# Can a constant-current stepper driver be coerced to act like a constant-voltage driver?

I have a strict requirement1 to drive a stepper motor with an L/R (Constant Voltage) driver but the problem is, nobody seems to commercially make these anymore due to their inefficiencies compared to the chopper-type drivers.

Reading up on how the chopper drivers work, it seems like you give it a current limit and the board uses feedback via a sense resistor to "chop" the voltage on/off to maintain a constant current at the specified limit, independent of motor speed.

This current limiting mechanism got me thinking: If I were to make the current limit high enough such that this limit could never be met, even at max output voltage (supply rail minus some small drop), would I have effectively turned the chopper driver into an L/R constant voltage driver?

For clarity, here are the specs for the stepper motor I need to drive:

2-phase, Bi-polar
1,600 steps/revolution
Winding Inductance: 80mH - 150mH
Winding Resistance: 160 - 220 ohm
Operating Voltage: 15V - 35V


By the way, if somebody knows of a true L/R constant-voltage driver that meets the above specs, that would be ideal!

1The reason it's a strict requirement is that the flight hardware uses an L/R drive and we must Test Like You Fly, a NASA guideline which states that you should test equipment on the ground in the same form, fit and function as flight hardware.

• Is the problem you are facing to do with modern drivers being unable to control a stepper correctly in your application; maybe it's noise? Maybe it's motors that don't like PWM? Jul 23, 2013 at 7:08
• Good question. The reason I can't use a chopper driver, even though I'm sure it will work quite well, is that I have a strict requirement to "test like you fly" Jul 23, 2013 at 8:46
• "test like you fly" - I don't understand this Jul 23, 2013 at 8:52
• Why can't you use a chopper driver? What requirements necessitate a constant-voltage driver? Saying you have to "test like you fly", which as near as I can tell is a confusing way of saying you need to test the system in an environment that is as close as possible to your final application, tells me nothing. The only coherent reason I can think of is you're trying to emulate a different controller that is constant-voltage. In that case, why can't you get another of that controller? Jul 23, 2013 at 9:00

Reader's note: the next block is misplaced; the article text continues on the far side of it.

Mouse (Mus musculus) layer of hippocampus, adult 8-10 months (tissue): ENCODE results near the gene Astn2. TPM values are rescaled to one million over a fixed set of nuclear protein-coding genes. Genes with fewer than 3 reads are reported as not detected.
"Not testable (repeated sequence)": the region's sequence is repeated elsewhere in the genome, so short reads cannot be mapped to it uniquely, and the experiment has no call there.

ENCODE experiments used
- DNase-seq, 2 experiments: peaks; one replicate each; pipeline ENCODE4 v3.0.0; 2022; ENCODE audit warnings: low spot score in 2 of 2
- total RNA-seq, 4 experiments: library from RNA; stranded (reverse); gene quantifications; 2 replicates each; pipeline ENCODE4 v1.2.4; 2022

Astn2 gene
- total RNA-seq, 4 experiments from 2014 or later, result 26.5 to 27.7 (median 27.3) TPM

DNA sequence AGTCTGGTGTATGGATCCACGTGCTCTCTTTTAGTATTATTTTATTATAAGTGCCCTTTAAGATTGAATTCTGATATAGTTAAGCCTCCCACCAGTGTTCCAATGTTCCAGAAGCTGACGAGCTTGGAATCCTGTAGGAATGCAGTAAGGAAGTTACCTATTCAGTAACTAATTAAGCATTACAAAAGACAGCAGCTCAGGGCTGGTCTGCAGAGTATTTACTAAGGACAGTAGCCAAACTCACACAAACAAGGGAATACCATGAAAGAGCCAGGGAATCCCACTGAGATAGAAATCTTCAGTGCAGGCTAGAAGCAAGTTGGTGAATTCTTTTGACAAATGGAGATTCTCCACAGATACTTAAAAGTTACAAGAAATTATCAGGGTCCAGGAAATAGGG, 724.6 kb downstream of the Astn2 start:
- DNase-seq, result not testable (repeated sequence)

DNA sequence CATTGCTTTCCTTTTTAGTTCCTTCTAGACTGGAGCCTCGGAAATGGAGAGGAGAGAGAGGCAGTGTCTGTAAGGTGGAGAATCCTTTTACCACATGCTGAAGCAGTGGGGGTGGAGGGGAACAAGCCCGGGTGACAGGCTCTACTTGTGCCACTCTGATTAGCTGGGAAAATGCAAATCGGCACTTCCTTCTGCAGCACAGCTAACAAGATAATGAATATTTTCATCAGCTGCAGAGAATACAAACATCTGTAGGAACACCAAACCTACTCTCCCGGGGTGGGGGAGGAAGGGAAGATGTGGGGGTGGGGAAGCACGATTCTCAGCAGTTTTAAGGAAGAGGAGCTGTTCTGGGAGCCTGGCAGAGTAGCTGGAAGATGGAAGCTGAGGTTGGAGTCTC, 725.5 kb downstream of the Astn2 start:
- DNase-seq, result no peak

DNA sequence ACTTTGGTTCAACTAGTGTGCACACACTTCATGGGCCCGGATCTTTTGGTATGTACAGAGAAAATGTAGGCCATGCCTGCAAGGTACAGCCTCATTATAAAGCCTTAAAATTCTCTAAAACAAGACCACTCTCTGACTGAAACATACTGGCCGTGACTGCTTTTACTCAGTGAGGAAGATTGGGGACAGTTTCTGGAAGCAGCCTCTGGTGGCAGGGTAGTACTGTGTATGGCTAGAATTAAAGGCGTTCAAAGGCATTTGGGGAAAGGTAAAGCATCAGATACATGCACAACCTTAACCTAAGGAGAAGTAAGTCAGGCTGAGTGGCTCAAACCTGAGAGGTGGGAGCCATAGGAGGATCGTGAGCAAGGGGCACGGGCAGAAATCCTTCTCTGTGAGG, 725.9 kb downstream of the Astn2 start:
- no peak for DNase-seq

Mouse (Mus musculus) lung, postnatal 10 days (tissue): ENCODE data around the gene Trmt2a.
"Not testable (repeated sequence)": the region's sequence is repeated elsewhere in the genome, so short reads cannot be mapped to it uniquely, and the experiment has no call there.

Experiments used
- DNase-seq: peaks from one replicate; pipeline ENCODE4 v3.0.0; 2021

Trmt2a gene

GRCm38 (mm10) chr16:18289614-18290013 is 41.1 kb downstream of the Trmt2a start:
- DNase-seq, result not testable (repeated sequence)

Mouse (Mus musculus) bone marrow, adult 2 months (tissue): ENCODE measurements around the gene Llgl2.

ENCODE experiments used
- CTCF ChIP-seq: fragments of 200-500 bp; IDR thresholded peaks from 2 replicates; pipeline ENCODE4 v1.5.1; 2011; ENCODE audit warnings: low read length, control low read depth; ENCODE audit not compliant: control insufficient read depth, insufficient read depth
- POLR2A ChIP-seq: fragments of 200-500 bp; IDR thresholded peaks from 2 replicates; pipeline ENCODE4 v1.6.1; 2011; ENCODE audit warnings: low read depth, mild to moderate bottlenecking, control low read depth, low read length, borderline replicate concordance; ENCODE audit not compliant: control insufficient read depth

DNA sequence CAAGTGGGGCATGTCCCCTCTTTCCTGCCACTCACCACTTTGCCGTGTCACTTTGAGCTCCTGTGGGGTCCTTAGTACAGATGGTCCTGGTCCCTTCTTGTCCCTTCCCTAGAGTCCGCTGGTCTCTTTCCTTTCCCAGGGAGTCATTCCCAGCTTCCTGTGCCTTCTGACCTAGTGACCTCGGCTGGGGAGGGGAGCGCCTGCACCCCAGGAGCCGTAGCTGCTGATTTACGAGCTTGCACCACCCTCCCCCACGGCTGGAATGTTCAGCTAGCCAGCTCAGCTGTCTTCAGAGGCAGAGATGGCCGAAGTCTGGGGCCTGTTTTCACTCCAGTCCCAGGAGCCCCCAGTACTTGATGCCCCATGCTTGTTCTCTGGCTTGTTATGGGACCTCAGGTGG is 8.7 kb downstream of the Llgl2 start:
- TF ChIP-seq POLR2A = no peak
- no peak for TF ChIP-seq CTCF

• You didn't answer my question. It does indeed sound like you're trying to emulate an existing controller. Is this correct? You should add this information to your question, otherwise it sounds like you have a requirement without a reason, and people (like myself) will start looking there first. Jul 23, 2013 at 9:06

Unless there is some nuance of the question I am missing:

A constant voltage (L/R type) stepper motor driver for a stepper motor is a pair of H-bridges, with no current limiting / chopping. It is not that these devices are no longer made, they are typically not sold as "stepper motor drivers".

For instance, the classic L298 (L298N, L298D) dual H-bridge IC will drive a bipolar stepper in constant voltage mode, thus:

simulate this circuit – Schematic created using CircuitLab

Eliminate the sense resistors, and there is no current limiting left - or preferably leave them there, and size them purely for failure conditions i.e. short circuit protection.

At 160 Ohms minimum coil resistance and a 35 Volt motor supply, the resultant maximum 219 mA per channel is easily handled by the L298's 2 Ampere per channel DC current rating.

The L298 in its various variants is still manufactured: Go with the L298D to take advantage of the integrated back-EMF protection diodes, given the inductive load.

While there are also MOSFET based H-bridge ICs available, offering greater efficiency, this may be irrelevant in a design where the efficiency loss in the series R added to each coil is likely to be the biggest heat contributor anyway.

About using a chopper driver as an L/R driver: The qualified answer is yes, as long as basic full-step driving is being attempted. It is only with micro-stepping that fine current control becomes a necessity.

Some chopper drivers may not like not receiving current feedback, and may flag a fault, but the typical full-step driver will not care, it will simply pass all current up to the resistance-limited value of the stepper (160 to 219 mA per channel, at given coil specifications), and not initiate chopping.

• Would you please provide a bit of follow up on these questions 1) What exactly is micro-stepping? I'm imagining sub-step movements but I don't see how since a step is pre-defined by the rotor & stator teeth 2) How is the current limit in a chopper generally set? Is it programmable or is it statically defined by the components it uses? 3) If I were to go the L298 route I would need it to be a COTS part. I've found a few DIY/hobby level boards but they don't seem very robust, especially at power levels 35V would cause. Can you recommend a commercially robust one? Thank you Jul 23, 2013 at 18:11
• @SiegeX About microstepping: That's a separate big question. Ask, and I or others will answer. Chopper limit is typically set using a resistor between a limit-setting pin and either ground or supply rail, or, similar to the L298, with a sense resistor from a sense pin to ground, such that at the desired current, the sense pin will hit a pre-defined threshold voltage. Almost always component-dependent. Regarding specific parts, the ST part is COTS automotive-rated if that helps. Or, contact manufacturers TI or ST. Jul 23, 2013 at 18:22